LeRoy Historical Society - page 5

Page 5
Volunteer
Gardener
L i n d a
K e i s t e r
has been
diligently
caring for
the gar-
dens for
the past
couple of
years. Considering the heat and the
rain this year, her dedication is to be
commended.
The large Orpha Hill Memorial Gar-
den requires an enormous amount
of time. This year several perennial
plants had to be replaced, and many
perennials were crowding out oth-
ers. Almost every morning, you can
see Linda in the garden weeding and
pruning. She also has helped with the
enlarged kitchen garden on the west
side of LeRoy House.
The gardens have always been
maintained by volunteers. This year
Community Service volunteers help-
ed with edging and mulching.
Three years ago, Donna Barefoot
donated three Ingham Roses, that
she purchased from the Rose Em-
porium in Texas. We were afraid that
they hadn’t survived the winter, but
indeed they did and this year, there
are more delicate white blossoms
than we have ever had before. A little
Seven keeps the green worms from
munching on the little buds. Also
with the expanded herb garden this
year,a short description of the herbs
and their history is now available at
the Jell-O Gallery.
From The Desk Of
The Director
If you haven’t met the new staff at
the Jell-O Gallery, you should stop
by and introduce yourself to Terry
Blackburn who has adeptly filled
the shoes of Caroline Bolin, who, in
the near future, will be moving to
be closer to her grandchildren. We
also have three new Gallery Guides:
Liz, Ruth K., and Rosemary who join
Jim DeLooze and Ruth Harvie. This
friendly crew welcomes thousands
of visitors to the Museum and
makes their visit to LeRoy enjoyable
and memorable.
The Historical Society has been no-
tified that a diary written in 1881 by
Ingham student Elizabeth Reed is for
sale. It is in Canada. We have made
a payment on the diary to hold it.We
want to thank Bob Jones who has
made a $200 contribution. We are
currently looking for additional do-
nors. If you would like to help, please
call 768-7433 and I can give you
more details. We are also negotiat-
ing for a portrait of Emily Ingham’s
twin sister Julia it was painted by
Phineas Staunton. The painting is in
Florida and had been in the Ingham
family but was sold several years
ago.The present owner would like to
have it come back to LeRoy and we
will have to raise $4,000 to purchase
the painting. Again, if you would like
to help with this acquisition, please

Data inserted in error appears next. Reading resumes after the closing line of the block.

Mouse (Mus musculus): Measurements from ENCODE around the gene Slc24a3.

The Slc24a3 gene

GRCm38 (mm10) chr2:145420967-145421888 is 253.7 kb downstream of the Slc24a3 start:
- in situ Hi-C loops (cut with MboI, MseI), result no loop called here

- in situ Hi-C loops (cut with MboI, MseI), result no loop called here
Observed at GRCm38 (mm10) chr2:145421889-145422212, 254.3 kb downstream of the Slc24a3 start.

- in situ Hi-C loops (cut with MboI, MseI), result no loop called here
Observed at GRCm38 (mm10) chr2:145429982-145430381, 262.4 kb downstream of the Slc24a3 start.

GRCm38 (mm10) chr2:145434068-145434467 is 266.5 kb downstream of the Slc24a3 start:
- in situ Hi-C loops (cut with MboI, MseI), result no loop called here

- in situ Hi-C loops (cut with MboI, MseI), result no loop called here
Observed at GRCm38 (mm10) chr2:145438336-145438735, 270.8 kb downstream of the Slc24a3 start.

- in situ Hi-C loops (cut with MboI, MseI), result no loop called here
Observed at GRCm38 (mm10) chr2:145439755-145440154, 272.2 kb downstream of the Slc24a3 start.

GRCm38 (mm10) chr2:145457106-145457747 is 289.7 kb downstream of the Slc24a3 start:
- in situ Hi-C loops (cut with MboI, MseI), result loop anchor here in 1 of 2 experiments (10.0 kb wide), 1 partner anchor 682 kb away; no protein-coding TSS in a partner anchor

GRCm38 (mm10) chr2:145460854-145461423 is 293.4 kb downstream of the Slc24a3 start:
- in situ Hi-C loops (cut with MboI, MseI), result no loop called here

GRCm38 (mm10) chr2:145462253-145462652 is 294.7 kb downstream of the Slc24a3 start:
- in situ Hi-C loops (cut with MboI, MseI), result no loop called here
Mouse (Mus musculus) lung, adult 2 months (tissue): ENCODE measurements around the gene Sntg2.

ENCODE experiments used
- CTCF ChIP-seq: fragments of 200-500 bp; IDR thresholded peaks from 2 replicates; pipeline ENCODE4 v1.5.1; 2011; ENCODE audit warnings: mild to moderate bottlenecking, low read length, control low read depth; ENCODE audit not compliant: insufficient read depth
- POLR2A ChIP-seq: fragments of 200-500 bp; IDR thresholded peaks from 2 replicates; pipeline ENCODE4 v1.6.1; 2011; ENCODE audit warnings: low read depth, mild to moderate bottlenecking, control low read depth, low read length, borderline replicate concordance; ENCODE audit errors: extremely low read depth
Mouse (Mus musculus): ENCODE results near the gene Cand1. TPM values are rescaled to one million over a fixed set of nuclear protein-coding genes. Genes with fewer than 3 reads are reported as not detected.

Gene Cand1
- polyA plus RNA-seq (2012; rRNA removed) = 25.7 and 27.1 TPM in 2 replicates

contact me.
The “Woody” Golf Tournament
which was held to dedicate the
carved wooden golfer at the LeRoy
Country Club, was organized by Dan
Cote, president of the LeRoy Histori-
cal Society. The proceeds of the tour-
nament were given to the Historical
Society and it came at a most oppor-
tune time, since the front porch roof
needed to be replaced. A lot of hard
work made the tournament possible.
The weather was great and everyone
had a wonderful time.Thank you to all
the volunteers, the folks who played
golf, and especially to Jim Gombo-
rone who made the event possible.
This spring, we offered a new in-
terpretation of “Mrs. LeRoy’s Tour
of LeRoy House.” This school pro-
gram for first grades, gives children
an opportunity to see what it would
have been like in the 1820s when
Charlotte and Jacob LeRoy lived in
the house. This year, Shelia Furr be-
came Mrs. LeRoy’s maid, Emily. And
I dressed the part of Charlotte Le-
Roy. All the students were expected
to bow or curtsey as they were in-
troduced to Mrs. LeRoy and then I
took them into Mr. LeRoy’s office so
they could learn how Mr. LeRoy sold
land to the settlers, and how he con-
ducted business. Then they went up
to the LeRoy bedroom, and learned
about the rope bed, the straw mat-
tress and the trundle bed. I explained
Mr. LeRoy’s medicine chest, and why
it was important to have medicine in
the home to take care of the family.
The kids were fascinated with the
story of thebedwrench thatwas used
to tighten the rope bed, which Emily
explained became one of the girl’s
dolls. After asking a lot of questions
the students went downstairs to the
LeRoy kitchen in the basement. They
learned that the cook “was out with
the children and the governess on
an expedition to the creek and a pic-
nic.” But the cook had left some fresh
lemon tarts, made from Mrs. LeRoy’s
favorite receipt book. This new “first
person” interpretation program, will
be a stepping stone to our candle-
light tours that will be held this fall.
I have just been notified that the
Mid-Atlantic Alliance of Museums
has accepted a proposal for a paper
to be given at the annual meeting
in Washington D.C. about the Henry
Clay painting that the LeRoy Histori-
cal Society gave to the United States
Senate five years ago. Amy Burton,
Curator of the United States Senate
and I will present the DVD and make
comments about how the project
came about and what had to be
done to make sure the painting
went to the Senate. This is a unique
opportunity to share the work that
has been done by the Historical So-
ciety and to tell the story of how this
na t i ona l
t r ea su r e
is being
s h a r e d
with the
American
public.
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